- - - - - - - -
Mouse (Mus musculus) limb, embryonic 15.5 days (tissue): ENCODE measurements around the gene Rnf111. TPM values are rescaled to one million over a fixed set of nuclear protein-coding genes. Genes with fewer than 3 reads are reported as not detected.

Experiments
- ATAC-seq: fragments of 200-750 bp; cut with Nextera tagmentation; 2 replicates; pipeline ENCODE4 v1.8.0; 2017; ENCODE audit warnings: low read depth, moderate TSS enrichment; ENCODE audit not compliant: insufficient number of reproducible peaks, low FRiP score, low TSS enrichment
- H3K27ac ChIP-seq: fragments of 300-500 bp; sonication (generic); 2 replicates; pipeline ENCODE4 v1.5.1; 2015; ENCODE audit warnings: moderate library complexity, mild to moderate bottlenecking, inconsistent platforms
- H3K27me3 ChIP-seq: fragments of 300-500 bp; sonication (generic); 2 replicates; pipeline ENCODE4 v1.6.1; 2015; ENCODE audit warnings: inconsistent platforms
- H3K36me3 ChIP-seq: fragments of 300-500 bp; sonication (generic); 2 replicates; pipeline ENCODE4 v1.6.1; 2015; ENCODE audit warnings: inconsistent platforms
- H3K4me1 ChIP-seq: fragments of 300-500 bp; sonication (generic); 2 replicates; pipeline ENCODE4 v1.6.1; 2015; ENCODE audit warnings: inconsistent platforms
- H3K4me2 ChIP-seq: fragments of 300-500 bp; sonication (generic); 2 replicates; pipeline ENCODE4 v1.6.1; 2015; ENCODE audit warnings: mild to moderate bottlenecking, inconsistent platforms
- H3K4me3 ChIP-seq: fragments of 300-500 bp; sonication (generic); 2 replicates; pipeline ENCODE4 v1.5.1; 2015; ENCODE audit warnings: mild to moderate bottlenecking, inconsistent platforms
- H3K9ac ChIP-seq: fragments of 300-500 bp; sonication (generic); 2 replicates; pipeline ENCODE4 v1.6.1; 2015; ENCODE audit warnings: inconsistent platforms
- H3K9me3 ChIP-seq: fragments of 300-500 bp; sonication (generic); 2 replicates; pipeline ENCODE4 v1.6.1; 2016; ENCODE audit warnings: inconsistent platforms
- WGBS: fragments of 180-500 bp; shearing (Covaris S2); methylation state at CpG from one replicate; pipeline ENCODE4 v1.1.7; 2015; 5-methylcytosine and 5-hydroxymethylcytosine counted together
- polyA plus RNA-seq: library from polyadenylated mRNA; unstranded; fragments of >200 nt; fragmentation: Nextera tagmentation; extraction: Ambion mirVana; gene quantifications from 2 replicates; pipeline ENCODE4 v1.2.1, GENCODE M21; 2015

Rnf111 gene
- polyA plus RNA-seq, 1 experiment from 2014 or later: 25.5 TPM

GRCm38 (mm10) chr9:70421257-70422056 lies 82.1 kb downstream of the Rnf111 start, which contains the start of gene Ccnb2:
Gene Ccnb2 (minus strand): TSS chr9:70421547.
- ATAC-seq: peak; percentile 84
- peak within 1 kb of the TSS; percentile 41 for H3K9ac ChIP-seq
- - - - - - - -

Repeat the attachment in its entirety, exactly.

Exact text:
Mouse (Mus musculus) limb, embryonic 15.5 days (tissue): ENCODE measurements around the gene Rnf111. TPM values are rescaled to one million over a fixed set of nuclear protein-coding genes. Genes with fewer than 3 reads are reported as not detected.

Experiments
- ATAC-seq: fragments of 200-750 bp; cut with Nextera tagmentation; 2 replicates; pipeline ENCODE4 v1.8.0; 2017; ENCODE audit warnings: low read depth, moderate TSS enrichment; ENCODE audit not compliant: insufficient number of reproducible peaks, low FRiP score, low TSS enrichment
- H3K27ac ChIP-seq: fragments of 300-500 bp; sonication (generic); 2 replicates; pipeline ENCODE4 v1.5.1; 2015; ENCODE audit warnings: moderate library complexity, mild to moderate bottlenecking, inconsistent platforms
- H3K27me3 ChIP-seq: fragments of 300-500 bp; sonication (generic); 2 replicates; pipeline ENCODE4 v1.6.1; 2015; ENCODE audit warnings: inconsistent platforms
- H3K36me3 ChIP-seq: fragments of 300-500 bp; sonication (generic); 2 replicates; pipeline ENCODE4 v1.6.1; 2015; ENCODE audit warnings: inconsistent platforms
- H3K4me1 ChIP-seq: fragments of 300-500 bp; sonication (generic); 2 replicates; pipeline ENCODE4 v1.6.1; 2015; ENCODE audit warnings: inconsistent platforms
- H3K4me2 ChIP-seq: fragments of 300-500 bp; sonication (generic); 2 replicates; pipeline ENCODE4 v1.6.1; 2015; ENCODE audit warnings: mild to moderate bottlenecking, inconsistent platforms
- H3K4me3 ChIP-seq: fragments of 300-500 bp; sonication (generic); 2 replicates; pipeline ENCODE4 v1.5.1; 2015; ENCODE audit warnings: mild to moderate bottlenecking, inconsistent platforms
- H3K9ac ChIP-seq: fragments of 300-500 bp; sonication (generic); 2 replicates; pipeline ENCODE4 v1.6.1; 2015; ENCODE audit warnings: inconsistent platforms
- H3K9me3 ChIP-seq: fragments of 300-500 bp; sonication (generic); 2 replicates; pipeline ENCODE4 v1.6.1; 2016; ENCODE audit warnings: inconsistent platforms
- WGBS: fragments of 180-500 bp; shearing (Covaris S2); methylation state at CpG from one replicate; pipeline ENCODE4 v1.1.7; 2015; 5-methylcytosine and 5-hydroxymethylcytosine counted together
- polyA plus RNA-seq: library from polyadenylated mRNA; unstranded; fragments of >200 nt; fragmentation: Nextera tagmentation; extraction: Ambion mirVana; gene quantifications from 2 replicates; pipeline ENCODE4 v1.2.1, GENCODE M21; 2015

Rnf111 gene
- polyA plus RNA-seq, 1 experiment from 2014 or later: 25.5 TPM

GRCm38 (mm10) chr9:70421257-70422056 lies 82.1 kb downstream of the Rnf111 start, which contains the start of gene Ccnb2:
Gene Ccnb2 (minus strand): TSS chr9:70421547.
- ATAC-seq: peak; percentile 84
- peak within 1 kb of the TSS; percentile 41 for H3K9ac ChIP-seq